• It needs to have wired power because a solar solution can't provide enough energy during the winter months (thanks, England)
  • It must have an easy-to-access connection with a hose pipe.

Despite best intentions, our first attempt at a design was a pretty hideous block, but after going back to the drawing board, we produced a refined version which (we think) looks quite good!

For the electronics, the Arduino MKR IoT bundle saved the day - the kit contains lots of sensors which were ideally suited to our purpose.

The Arduino environment shield

The environment shield on the Arduino kit has sensors for: luminescence, temperature air pressure, humidity and UV (broken down into UVA, UVB and UV index).

These sensors can act like a mini weather station for our hanging basket, giving the user access to accurate, live, local information about weather conditions.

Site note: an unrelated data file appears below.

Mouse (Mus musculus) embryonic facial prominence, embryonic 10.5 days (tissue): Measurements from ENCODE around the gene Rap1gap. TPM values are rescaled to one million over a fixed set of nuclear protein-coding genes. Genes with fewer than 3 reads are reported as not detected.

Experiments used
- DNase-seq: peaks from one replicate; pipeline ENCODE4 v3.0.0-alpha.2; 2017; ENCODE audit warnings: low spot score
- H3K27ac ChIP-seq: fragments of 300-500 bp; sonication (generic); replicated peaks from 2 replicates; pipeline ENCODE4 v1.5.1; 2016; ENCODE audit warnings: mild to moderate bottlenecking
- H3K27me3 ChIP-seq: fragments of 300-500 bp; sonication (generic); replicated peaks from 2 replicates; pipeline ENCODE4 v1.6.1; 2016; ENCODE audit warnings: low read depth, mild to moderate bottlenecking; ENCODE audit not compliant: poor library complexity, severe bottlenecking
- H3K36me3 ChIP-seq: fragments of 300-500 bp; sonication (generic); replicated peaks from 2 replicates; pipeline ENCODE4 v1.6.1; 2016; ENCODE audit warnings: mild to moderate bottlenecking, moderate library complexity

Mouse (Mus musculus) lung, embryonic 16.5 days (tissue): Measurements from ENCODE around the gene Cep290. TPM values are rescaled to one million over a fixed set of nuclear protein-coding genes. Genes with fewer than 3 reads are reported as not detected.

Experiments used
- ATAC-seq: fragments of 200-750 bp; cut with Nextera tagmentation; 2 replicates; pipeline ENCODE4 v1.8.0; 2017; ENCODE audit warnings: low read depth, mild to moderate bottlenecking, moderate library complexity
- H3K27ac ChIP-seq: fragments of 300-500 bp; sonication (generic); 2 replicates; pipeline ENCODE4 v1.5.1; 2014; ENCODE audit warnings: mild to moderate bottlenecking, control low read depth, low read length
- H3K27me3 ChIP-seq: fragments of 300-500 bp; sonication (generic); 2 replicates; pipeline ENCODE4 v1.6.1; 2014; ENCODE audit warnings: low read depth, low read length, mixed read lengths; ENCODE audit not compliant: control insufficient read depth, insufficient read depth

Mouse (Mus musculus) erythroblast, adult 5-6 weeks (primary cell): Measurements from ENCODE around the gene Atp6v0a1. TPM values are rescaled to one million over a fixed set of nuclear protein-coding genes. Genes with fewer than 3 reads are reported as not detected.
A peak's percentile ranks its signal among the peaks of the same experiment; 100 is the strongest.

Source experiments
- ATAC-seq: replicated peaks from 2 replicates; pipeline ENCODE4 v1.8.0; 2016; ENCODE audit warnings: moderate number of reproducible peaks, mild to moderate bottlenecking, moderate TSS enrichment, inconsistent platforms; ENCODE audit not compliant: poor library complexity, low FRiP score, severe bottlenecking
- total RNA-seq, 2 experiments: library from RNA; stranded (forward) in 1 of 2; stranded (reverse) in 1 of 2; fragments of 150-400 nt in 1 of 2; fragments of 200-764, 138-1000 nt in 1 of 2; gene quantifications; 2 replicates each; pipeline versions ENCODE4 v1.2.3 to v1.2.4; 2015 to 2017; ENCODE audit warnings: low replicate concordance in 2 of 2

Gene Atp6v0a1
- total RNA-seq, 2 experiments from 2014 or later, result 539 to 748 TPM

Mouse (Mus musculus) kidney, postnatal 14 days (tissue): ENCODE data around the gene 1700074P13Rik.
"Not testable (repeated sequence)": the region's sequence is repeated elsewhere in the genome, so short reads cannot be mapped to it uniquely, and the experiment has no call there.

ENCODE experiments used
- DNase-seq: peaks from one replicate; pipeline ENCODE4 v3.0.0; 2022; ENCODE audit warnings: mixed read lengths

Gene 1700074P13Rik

The Arduino relay board

The relay board contained within the kit means we can easily control higher power devices. We decided we could use this to control water flow to the hanging basket using a 12V solenoid valve and also decided a powerful light - made one using some 12V LED strips - would be a helpful addition.

We also decided to try out the Arduino cloud platform for this project. In a previous project, we made an app for displaying real time data, but honestly, the cloud platform was a much more straightforward way to control our Arduino project and was super user-friendly.

Step 2: 3D-Printed Parts

There are seven main parts:

  • Main bracket
  • Body
  • Top (lid)
  • Bracket for valve